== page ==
CHICAGO – The awesomeness of history loses any of its stuffiness with the incredibly fun, indeed educational show “Drunk History” from Comedy Central, its two seasons now released on DVD. Hosted by its creator Derek Waters, the show is a celebration of various historic figures and their under-appreciated true tales, as expressed by funny people narrating in the universal language of inebriation; their recounts are then reenacted by famous actors working with their given dialogue, dressed with the comic cheapness of a bloated biopic.
TV Review: Fourth Season of USA’s ‘Burn Notice’ Sizzles
CHICAGO – USA’s hit action series “Burn Notice” returns tonight, June 3rd, 2010, with a very dark season premiere that hints at an emotional roller coaster to come and, potentially, at a resurgence for a show that has been spinning its wheels a bit since an amazing second season finale.
Television Rating: 3.5/5.0
The #1 show on cable picks up immediately after the end of the last season, as Michael Westen (Jeffrey Donovan) has finally reached the end of the line in his quest to discover who burned him and ended his life as a spy. I’m always interested in seeing where shows go when they essentially finish the inciting incident that spawned the pilot (like when the “Lost”-ies got off the island) and the premiere of the fourth season could be called “Burn Notice 2.0”.
Gabrielle Anwar as Fiona Glenanne, Bruce Campbell as Sam Axe, Jeffrey Donovan as Michael Westen
Photo credit: Glenn Watson/USA
Before he knows it, Michael is being recruited by the head (Robert Wisdom) of the people who burned him. Before the credits, he’s off in a jungle dodging drone fire and explosions while he tries to track down an arms dealer (a cameo by Michael Ironside). But, of course, it’s not long before our hero is back in Miami, reunited with Fiona (Gabrielle Anwar), Sam (Bruce Campbell), and his mother (Sharon Gless).
While Michael was gone, Fiona and Sam continued his good-guy-for-hire routine and he happens back into their lives in the middle of a case involving a poor guy with a bounty on his head from the toughest biker gang in Florida. It’s hard to protect a guy when nearly everyone on a motorcycle wants him dead, but Sam and Michael have an interesting plan that relies on using brain as much as brawn. One of the most clever things about “Burn Notice” is that the “resolution” of the mystery-of-the-week plotline almost always involved Michael’s problem-solving skills more than his ones with a machine gun.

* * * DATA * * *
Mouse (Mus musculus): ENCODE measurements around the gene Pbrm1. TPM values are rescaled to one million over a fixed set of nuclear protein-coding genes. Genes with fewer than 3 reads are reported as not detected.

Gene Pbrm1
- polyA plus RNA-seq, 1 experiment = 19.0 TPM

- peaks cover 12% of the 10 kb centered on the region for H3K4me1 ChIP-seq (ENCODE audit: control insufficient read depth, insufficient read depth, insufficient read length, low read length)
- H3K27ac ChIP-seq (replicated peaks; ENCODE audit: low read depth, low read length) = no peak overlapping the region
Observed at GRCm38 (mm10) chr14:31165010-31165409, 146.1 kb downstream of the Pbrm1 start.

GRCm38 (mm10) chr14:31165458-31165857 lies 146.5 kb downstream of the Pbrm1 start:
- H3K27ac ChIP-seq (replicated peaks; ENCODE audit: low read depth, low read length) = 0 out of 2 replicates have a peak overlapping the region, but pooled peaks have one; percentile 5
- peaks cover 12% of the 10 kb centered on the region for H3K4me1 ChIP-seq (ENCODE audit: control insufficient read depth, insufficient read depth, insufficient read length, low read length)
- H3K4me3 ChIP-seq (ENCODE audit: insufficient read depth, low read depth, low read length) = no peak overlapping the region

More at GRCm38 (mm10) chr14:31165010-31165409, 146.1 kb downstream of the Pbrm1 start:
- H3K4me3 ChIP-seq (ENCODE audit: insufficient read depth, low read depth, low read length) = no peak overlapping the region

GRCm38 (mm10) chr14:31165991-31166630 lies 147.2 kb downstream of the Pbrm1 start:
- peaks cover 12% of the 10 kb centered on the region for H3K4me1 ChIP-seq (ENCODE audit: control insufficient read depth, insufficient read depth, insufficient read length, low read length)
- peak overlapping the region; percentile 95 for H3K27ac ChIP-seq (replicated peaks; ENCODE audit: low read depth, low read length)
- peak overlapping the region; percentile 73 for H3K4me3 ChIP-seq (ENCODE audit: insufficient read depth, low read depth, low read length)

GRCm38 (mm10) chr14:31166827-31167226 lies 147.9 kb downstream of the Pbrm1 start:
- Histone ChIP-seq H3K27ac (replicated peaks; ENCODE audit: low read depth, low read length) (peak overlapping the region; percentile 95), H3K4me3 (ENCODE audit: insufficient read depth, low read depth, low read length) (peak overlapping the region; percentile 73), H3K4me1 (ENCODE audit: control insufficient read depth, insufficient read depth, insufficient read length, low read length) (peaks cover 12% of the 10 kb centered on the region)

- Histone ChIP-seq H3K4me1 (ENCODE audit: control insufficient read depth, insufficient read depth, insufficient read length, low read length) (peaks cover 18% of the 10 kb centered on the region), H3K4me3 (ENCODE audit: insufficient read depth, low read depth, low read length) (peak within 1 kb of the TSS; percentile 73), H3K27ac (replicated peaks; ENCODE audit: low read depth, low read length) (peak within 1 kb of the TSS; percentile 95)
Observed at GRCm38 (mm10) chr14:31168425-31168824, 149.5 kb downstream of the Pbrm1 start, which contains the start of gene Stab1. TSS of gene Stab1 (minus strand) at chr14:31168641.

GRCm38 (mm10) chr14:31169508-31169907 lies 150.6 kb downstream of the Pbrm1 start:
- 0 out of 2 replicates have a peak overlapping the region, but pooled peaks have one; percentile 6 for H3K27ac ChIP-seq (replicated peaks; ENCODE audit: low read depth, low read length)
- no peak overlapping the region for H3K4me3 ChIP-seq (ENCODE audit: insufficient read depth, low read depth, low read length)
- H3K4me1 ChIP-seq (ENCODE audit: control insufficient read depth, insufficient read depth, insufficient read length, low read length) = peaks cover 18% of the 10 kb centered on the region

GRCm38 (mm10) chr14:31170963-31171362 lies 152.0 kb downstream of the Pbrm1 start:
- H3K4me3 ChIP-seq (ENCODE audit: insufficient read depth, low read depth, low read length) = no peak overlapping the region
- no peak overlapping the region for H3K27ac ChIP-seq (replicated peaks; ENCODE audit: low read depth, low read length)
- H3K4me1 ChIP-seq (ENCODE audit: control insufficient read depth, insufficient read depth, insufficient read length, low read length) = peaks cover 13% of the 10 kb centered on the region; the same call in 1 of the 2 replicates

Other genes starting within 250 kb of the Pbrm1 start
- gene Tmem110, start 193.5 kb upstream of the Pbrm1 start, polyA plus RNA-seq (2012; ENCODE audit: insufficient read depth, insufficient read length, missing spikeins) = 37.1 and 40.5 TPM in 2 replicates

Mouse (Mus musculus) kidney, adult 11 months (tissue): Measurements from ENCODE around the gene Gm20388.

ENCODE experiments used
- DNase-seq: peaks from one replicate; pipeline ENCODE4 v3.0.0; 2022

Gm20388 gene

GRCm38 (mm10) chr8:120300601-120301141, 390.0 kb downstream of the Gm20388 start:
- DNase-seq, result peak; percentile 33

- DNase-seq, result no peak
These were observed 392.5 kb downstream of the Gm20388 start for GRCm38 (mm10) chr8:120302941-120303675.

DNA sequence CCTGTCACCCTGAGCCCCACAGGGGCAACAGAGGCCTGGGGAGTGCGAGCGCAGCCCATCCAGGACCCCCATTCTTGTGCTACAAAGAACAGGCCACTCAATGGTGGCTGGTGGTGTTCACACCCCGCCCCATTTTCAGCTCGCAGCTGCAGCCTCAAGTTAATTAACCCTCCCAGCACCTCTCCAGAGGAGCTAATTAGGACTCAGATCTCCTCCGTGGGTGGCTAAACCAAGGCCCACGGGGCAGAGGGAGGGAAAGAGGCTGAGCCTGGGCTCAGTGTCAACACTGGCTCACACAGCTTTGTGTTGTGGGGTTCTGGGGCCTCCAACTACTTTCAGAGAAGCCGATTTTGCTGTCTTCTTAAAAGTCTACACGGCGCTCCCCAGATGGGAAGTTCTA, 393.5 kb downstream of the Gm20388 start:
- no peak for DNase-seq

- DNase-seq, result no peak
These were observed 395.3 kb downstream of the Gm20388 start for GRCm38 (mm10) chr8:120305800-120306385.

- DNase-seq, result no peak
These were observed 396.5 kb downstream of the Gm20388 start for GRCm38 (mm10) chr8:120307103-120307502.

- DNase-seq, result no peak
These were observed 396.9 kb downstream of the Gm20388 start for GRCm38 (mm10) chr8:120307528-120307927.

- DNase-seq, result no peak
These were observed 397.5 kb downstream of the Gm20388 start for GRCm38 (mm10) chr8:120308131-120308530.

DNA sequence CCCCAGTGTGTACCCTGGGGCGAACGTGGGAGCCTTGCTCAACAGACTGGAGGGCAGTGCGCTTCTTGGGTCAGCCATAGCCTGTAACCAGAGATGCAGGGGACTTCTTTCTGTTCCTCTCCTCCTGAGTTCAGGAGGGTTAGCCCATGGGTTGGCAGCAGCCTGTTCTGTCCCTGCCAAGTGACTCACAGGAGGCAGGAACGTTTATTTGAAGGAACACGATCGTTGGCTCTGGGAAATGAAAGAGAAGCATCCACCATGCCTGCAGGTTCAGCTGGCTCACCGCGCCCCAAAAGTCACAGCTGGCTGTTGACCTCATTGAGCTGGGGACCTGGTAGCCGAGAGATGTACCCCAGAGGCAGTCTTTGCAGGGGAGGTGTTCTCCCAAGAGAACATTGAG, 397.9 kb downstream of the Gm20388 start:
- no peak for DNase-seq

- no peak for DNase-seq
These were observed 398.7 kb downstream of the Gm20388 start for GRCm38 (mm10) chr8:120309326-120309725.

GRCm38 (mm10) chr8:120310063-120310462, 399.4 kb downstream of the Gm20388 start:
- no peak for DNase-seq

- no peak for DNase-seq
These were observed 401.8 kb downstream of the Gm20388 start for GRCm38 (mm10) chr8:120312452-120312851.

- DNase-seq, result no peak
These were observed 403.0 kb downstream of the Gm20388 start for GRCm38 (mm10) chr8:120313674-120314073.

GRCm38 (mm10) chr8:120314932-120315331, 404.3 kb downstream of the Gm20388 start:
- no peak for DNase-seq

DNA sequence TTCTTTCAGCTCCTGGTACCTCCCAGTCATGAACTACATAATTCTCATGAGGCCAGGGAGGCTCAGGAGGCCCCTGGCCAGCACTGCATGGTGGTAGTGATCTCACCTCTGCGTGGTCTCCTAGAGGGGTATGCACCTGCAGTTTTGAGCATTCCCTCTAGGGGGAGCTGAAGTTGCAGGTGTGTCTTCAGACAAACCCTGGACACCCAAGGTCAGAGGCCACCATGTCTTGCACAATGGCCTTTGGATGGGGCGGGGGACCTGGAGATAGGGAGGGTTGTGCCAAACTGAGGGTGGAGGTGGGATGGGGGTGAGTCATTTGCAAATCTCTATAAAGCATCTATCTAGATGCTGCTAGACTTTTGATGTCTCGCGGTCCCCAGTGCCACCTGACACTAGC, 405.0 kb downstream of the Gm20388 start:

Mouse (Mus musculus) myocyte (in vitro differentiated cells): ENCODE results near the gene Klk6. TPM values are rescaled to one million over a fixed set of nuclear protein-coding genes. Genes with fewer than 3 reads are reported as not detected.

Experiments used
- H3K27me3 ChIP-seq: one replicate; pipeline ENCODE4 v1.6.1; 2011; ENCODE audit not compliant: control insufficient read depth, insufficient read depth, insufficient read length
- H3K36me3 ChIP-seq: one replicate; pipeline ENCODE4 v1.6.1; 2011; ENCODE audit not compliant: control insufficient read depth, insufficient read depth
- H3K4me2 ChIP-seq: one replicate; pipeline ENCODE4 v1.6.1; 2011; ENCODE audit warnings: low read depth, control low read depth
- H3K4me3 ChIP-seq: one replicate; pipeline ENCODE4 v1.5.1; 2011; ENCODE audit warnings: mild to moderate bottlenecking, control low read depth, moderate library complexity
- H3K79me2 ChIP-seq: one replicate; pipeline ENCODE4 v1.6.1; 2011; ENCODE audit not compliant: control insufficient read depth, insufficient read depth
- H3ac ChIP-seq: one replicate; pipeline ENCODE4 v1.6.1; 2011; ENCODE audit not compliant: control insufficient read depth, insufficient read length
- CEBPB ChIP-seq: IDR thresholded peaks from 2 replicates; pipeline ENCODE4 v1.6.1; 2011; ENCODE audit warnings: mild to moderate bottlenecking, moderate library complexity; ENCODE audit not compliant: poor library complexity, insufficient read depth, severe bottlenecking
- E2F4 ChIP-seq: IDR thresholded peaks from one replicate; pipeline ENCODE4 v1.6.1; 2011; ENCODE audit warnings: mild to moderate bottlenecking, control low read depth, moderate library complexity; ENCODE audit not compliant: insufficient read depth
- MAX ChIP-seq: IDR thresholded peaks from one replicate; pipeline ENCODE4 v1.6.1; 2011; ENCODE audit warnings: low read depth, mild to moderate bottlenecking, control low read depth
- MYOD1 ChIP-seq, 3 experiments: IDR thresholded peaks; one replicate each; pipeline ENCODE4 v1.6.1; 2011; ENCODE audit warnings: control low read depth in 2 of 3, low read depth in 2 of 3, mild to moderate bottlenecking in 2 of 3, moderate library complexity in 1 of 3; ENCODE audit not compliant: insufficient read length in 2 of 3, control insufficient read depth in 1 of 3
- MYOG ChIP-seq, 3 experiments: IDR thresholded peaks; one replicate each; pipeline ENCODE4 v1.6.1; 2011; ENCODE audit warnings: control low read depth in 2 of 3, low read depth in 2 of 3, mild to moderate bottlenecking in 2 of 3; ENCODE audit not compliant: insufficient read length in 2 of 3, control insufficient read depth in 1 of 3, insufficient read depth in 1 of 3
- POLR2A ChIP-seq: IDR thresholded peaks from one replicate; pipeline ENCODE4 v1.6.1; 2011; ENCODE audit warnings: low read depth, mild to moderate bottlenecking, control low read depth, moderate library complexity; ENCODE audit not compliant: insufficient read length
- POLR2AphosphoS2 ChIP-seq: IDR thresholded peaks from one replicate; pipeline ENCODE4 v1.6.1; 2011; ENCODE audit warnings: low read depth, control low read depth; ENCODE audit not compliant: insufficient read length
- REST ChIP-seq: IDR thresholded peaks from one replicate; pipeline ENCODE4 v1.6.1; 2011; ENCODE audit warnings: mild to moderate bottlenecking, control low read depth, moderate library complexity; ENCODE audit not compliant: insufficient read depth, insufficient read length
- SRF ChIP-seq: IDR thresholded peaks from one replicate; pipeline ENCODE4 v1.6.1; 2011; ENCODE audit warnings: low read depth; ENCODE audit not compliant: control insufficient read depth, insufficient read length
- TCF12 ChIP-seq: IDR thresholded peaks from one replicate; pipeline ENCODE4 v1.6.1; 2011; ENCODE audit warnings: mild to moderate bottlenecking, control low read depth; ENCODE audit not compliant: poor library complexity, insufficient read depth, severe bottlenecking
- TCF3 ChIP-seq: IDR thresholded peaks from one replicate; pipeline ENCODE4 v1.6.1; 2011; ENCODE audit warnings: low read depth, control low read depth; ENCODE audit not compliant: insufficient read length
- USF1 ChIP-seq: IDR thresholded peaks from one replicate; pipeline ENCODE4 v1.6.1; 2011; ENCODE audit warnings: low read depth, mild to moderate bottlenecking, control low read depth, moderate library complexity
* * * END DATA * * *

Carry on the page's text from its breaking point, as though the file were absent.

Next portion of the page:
Photo credit: Nigel Parry/USA
At the end of season two, Michael learned a lot about who burned him, how it had impacted his life in Miami, and was a bit adrift as to what to do next. So was the show. The third season had something of an identity crisis as it seemed like the writers weren’t sure where to go with their characters.
There’s a lot more confident storytelling and writing in the fourth season premiere. Fiona’s love for Michael feels more believable. Michael’s mother actually has a storytelling purpose, and it feels like the stakes of the show have been raised. This is a DARK hour of television. The biker gang plotline features several violent scenes and the implication that Michael is becoming what he once fought against could be a very strong dramatic arc for the season.
A man with a skill set like Michael Westen must make moral decisions all the time as to how far is “too far” and his potential descent into darkness looks like it will drive this summer’s season. Such a plot adds dramatic weight to a show that’s too often missing it and, just as importantly, makes the supporting cast more essential. How does a man like Michael stay away from the dark side? The love of his life, his best friend, and his mommy.
I still think the writing on “Burn Notice” needs a bit of tightening. Michael’s narration is getting a bit repetitive and cliched. His explanation of spy behavior isn’t as inspired as it used to be. Dodging drone fire isn’t a “walk in the park”? Really? You don’t say. And the show still works best when the case-of-the-week is thematically tied to the overall arc (as it is this week if you think about the parallels between a lawyer with a bounty on his head and a spy who has been the target of hundreds of enemies).
Last season, “Burn Notice” was at a creative turning point. The writers could have easily settled into the complacency that comes with massive success and merely produced a mini-spy-movie every week like “CSI” or other serial shows. The fourth season premiere hints at a writing team unwilling to get lazy and trying to take chances as the show moves forward. “Burn Notice” is starting to sizzle again.